Planetary or permanent winds blow from high pressure belts to low pressure belts in the same direction throughout the year. They blow over vast area of continents and oceans. They are easterly and westerlies and polar easterlies. (see fig.)
(i) The Easterlies
- The winds that blow from sub-tropical high pressure areas towards equatorial low pressure areas called trade or easterly winds.
- The word trade has been derived from the German word ‘trade’ which means track.
- To blow trade means ‘to blow steadily and constantly in the same direction’.
- Because of the Coriolis effect the northern trade winds move away from the subtropical high in north-east direction.
- In southern hemisphere the trade winds diverge out of the sub-tropical high towards the equatorial low from the southeast direction
- As the trade winds tend to blow mainly from the east, they are also known as the Tropical easterlies. (see fig.)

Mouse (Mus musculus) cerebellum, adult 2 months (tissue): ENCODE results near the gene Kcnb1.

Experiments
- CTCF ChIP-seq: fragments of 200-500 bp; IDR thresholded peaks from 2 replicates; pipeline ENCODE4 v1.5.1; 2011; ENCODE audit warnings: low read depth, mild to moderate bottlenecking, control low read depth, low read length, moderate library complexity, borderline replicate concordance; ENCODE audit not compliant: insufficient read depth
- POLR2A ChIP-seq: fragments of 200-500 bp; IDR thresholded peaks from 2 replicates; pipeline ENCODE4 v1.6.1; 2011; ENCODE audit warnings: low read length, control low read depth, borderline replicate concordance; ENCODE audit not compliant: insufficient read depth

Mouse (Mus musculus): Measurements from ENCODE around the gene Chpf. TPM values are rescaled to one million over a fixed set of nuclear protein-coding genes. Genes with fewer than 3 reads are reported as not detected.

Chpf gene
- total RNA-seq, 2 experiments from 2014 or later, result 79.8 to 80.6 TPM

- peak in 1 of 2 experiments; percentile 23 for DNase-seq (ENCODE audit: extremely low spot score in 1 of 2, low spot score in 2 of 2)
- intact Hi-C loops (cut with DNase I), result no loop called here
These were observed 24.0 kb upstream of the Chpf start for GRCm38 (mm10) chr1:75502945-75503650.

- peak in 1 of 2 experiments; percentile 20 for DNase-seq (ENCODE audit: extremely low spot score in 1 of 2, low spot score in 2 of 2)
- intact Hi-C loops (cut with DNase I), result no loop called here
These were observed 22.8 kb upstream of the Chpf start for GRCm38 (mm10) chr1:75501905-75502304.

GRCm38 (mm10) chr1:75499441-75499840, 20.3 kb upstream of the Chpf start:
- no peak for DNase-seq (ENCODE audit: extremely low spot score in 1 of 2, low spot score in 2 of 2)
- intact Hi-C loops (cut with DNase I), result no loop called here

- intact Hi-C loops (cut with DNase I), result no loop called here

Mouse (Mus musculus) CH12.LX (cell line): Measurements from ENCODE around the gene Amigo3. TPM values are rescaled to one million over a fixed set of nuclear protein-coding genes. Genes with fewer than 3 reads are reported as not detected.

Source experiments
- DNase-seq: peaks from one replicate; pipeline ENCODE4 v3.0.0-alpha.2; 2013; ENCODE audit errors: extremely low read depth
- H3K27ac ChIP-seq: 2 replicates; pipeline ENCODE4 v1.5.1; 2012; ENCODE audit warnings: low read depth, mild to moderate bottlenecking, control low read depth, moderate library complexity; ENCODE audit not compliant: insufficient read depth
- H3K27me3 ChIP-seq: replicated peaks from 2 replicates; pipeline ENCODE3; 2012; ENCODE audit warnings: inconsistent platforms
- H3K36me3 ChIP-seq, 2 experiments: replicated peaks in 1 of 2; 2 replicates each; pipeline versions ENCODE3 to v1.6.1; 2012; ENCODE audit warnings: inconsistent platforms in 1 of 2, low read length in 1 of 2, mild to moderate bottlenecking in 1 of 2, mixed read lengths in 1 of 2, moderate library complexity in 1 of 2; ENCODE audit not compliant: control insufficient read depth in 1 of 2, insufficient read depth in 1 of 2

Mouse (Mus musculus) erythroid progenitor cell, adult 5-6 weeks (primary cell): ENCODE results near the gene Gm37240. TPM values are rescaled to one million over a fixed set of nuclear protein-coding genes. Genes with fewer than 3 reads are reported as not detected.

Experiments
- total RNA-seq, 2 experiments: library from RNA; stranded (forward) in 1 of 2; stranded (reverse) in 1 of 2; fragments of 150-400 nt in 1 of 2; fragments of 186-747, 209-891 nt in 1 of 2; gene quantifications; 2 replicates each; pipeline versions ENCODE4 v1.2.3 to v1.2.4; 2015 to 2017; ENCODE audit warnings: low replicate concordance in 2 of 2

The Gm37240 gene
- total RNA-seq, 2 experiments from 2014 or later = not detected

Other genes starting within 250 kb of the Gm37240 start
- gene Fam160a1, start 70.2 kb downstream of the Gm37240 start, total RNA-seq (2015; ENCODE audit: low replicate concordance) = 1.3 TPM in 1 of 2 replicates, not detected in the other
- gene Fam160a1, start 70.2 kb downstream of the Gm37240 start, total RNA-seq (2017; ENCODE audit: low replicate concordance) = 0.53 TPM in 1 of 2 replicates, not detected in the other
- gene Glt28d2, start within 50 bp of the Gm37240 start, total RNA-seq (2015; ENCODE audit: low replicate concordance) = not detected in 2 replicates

(ii) The Westerlies
- The winds that move poleward from the sub-tropical high pressure in the northern hemisphere are deflected to the right and thus blow from the south west.
- These in the southern hemisphere are deflected to the left and blow from the north-west. Thus, these winds are called westerlies (see fig.)
(iii) Polar Easterlies
- Polar easterlies blow from polar regions towards sub-polar low pressure regions.
- Their direction in the northern hemisphere is from north-east to southwest and from south-east to north-west in the southern hemisphere.